On A Mission

I’m on a mission to brand regional WA as the stargazing and astronomy capital of the world

Carol Redford
The Milky Way over a salty lake. Image Credit: Kylie Gee, Indigo Storm

Carol’s passion for stargazing and astronomy in Western Australia ignited when she co-owned and operated the observatory at Gingin with her friend Donna Vanzetti.

“It was a joy to stand under the beautiful dark night sky and listen to amateur astronomers recount the stories and science of the night sky,” Carol says.

But she could see the light pollution from Perth getting increasingly closer. A recent analysis of advanced satellite images of Earth at night indicates that the rate of light pollution across the globe is increasing by approximately 2% every year, in both area brightness.

Our air is clean and pollution-free, and with regional WA’s small population spread over hundreds of country towns, Carol says, and we have a natural advantage with low levels of light pollution. “WA has a dark-sky asset that is being, and will continue to be, sought by millions in an increasingly light-polluted world where stars have become invisible,” she says.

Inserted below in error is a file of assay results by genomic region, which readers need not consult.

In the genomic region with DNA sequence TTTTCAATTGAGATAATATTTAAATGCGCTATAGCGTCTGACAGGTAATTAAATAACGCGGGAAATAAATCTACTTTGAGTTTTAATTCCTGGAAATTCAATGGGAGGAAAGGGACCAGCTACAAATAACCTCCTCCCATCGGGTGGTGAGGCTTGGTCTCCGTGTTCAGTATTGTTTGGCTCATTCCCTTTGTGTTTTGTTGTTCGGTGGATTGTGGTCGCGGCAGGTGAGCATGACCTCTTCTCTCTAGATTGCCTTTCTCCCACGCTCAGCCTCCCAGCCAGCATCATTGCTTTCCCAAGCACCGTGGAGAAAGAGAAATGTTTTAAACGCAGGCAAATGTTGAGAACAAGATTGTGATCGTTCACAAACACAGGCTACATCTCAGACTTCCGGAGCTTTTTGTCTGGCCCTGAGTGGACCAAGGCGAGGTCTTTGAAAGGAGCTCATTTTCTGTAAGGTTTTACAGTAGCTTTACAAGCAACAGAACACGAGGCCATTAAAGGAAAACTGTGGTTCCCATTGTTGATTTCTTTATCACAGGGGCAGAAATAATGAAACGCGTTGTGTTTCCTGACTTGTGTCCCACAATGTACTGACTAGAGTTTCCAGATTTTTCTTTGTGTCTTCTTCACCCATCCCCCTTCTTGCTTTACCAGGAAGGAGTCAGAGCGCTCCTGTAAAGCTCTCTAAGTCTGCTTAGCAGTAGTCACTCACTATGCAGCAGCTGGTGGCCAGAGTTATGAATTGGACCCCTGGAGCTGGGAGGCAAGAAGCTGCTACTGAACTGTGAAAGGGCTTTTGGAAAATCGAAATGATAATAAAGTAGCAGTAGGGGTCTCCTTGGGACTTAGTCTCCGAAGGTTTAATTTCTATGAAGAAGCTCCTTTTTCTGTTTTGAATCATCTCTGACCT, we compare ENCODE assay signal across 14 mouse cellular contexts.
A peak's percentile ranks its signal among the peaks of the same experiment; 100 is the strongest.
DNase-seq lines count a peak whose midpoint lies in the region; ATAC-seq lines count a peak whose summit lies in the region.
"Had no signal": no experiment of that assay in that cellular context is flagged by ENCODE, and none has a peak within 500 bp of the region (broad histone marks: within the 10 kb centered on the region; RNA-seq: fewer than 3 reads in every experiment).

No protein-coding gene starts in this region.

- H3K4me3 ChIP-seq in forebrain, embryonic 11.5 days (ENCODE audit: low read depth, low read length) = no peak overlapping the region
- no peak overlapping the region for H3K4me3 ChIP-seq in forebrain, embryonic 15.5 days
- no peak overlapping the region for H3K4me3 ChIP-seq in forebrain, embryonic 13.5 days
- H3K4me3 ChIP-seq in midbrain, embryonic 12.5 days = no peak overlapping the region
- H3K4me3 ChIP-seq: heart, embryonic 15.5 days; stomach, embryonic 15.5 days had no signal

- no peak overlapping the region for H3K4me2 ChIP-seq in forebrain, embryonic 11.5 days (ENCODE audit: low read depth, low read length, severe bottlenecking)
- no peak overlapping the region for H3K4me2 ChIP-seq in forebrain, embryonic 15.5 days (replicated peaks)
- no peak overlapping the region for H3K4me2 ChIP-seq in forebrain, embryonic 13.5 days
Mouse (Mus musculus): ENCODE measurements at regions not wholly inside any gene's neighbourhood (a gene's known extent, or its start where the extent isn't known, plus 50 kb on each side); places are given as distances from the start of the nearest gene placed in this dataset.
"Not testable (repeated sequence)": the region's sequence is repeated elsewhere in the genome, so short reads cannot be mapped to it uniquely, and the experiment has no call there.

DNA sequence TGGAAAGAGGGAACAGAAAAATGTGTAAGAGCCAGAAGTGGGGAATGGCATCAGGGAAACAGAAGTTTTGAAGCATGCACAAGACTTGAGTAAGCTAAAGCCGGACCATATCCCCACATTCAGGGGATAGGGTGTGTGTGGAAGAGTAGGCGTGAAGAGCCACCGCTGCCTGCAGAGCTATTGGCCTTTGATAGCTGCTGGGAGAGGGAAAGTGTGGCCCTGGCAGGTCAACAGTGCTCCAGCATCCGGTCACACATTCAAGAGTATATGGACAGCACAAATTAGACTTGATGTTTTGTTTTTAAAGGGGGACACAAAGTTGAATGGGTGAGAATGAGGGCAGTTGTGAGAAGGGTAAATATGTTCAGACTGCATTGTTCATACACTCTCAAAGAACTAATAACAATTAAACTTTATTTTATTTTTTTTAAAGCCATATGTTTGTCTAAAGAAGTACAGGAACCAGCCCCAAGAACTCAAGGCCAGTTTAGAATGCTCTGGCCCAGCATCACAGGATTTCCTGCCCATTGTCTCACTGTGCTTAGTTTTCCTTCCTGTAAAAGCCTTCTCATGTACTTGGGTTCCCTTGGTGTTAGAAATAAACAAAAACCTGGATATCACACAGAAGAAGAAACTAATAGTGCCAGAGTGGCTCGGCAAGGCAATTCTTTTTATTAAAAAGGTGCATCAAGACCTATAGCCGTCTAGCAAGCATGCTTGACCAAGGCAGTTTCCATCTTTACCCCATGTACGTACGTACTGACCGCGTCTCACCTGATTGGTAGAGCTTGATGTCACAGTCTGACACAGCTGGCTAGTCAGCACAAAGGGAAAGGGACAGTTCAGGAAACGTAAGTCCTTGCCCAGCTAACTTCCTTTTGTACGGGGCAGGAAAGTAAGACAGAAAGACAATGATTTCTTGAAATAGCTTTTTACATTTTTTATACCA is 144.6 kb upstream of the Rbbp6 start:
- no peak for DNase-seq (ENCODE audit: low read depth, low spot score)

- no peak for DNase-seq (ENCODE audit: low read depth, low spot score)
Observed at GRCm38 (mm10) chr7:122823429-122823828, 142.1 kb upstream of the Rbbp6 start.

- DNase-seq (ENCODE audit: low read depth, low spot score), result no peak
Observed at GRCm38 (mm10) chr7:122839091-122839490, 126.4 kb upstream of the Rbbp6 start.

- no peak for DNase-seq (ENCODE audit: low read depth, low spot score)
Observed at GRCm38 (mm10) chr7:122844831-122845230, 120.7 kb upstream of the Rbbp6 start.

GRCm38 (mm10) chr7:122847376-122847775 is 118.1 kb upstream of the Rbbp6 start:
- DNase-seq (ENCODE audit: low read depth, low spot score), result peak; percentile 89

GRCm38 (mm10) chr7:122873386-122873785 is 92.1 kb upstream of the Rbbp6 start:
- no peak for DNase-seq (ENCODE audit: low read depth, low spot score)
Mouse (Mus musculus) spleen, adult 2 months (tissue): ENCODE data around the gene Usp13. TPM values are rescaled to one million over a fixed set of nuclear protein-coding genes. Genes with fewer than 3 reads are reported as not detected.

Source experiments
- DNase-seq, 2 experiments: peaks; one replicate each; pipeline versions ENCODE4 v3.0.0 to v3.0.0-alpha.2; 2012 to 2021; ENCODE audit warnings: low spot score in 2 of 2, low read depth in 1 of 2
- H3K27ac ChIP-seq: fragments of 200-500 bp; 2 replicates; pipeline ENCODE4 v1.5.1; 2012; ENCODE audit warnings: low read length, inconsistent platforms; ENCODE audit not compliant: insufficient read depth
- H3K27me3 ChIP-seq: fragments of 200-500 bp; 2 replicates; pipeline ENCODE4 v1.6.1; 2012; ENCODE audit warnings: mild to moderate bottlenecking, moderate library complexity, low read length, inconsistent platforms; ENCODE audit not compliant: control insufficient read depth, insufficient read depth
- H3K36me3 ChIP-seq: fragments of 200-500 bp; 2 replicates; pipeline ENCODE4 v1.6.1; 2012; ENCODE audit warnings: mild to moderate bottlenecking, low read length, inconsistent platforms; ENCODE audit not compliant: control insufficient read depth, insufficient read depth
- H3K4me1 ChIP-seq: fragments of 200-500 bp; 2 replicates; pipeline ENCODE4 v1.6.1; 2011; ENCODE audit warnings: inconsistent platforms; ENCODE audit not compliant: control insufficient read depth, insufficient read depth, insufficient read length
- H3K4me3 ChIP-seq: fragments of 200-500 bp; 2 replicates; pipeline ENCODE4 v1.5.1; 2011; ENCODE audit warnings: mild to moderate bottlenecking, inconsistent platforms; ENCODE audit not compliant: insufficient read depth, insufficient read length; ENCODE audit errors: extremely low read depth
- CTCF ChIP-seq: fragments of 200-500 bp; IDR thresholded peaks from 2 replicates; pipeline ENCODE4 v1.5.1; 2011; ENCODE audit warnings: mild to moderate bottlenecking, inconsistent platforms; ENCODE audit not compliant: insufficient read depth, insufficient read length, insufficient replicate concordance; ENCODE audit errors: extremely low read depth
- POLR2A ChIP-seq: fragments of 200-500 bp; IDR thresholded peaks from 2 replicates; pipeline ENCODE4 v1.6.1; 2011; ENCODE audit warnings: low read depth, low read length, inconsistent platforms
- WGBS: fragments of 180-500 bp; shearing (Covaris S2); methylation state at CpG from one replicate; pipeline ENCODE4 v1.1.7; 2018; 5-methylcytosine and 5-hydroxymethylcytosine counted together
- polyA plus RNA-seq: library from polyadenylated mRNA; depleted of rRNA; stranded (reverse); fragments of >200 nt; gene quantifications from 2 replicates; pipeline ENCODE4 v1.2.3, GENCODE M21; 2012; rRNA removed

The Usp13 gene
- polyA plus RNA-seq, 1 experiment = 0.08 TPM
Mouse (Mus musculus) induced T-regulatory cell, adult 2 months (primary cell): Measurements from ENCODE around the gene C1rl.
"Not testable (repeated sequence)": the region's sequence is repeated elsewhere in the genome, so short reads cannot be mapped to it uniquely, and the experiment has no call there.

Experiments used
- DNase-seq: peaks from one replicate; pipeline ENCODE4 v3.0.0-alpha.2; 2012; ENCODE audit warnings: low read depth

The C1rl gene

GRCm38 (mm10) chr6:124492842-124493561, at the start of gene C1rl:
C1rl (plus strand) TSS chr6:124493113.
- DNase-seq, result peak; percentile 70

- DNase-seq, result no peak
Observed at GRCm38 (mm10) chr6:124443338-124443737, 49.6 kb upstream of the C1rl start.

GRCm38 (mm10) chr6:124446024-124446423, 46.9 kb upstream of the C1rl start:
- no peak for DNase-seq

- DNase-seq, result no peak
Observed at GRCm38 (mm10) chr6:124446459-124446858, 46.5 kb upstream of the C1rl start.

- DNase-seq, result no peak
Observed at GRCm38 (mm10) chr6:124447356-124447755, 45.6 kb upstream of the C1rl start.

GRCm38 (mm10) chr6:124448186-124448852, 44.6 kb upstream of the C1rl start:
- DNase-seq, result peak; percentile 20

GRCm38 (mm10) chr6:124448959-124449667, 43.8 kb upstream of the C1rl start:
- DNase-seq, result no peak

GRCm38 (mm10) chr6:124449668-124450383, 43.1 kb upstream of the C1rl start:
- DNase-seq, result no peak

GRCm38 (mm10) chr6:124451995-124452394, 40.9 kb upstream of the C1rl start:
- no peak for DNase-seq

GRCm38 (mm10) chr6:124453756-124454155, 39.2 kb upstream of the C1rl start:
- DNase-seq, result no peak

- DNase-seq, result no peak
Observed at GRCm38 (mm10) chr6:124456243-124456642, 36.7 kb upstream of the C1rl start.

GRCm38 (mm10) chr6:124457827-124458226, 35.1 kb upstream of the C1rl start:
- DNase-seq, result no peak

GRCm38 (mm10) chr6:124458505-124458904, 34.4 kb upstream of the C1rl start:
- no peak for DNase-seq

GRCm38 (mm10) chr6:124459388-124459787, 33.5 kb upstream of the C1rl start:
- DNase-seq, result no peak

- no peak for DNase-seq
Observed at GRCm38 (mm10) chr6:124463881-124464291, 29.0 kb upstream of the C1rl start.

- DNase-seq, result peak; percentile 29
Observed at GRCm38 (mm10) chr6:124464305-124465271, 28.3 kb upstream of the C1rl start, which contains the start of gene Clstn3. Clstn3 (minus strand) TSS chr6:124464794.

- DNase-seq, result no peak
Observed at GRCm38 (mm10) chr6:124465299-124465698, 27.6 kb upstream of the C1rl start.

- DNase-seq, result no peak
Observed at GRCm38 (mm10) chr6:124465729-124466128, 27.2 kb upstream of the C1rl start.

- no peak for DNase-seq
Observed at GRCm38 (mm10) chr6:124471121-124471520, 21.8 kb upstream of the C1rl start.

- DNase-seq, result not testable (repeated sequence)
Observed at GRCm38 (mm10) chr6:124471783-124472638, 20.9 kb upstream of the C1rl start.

Telescope viewing at the Pinnacles. Image Credit: Stargazers Club WA

“So, I’ve been asking myself, ‘How can this incredible natural asset be protected for future generations to come?’ That’s where Astrotourism comes in.

Over the last two years, 15 communities in the Wheatbelt and Mid-West regions have been working with Carol to develop a specific Astrotourism sector of the Tourism Industry and, at the same time, work towards protecting the dark night sky.

“I’ve been impressed by the level of interest and the enthusiasm from communities,” she says, “At times it’s been slightly overwhelming!”

Telescopes in Dandaragan. Image Credit: Matt Woods

Astrotourism WA is working with regional communities to roll out the “welcome mat” for visitors to experience world-class stargazing, Aboriginal Astronomy culture and heritage, and to use telescopes and cameras for astronomy-related activities. At the same time, Astrotourism helping towns protect their dark-sky asset by controlling light pollution and choosing the appropriate outdoor and street lighting.

“One day I know we will have dark sky sensitive lighting on our town streets,” Carol says, and the Australasian Dark Sky Alliance has a new rating system for lighting and products that conform with dark sky principles. In an increasingly light-polluted world, if we work to protect regional WA’s dark night sky, we’ll have a tourism asset for decades, maybe centuries to come and that will be priceless.

Find out more at AstrotourismWA.com.au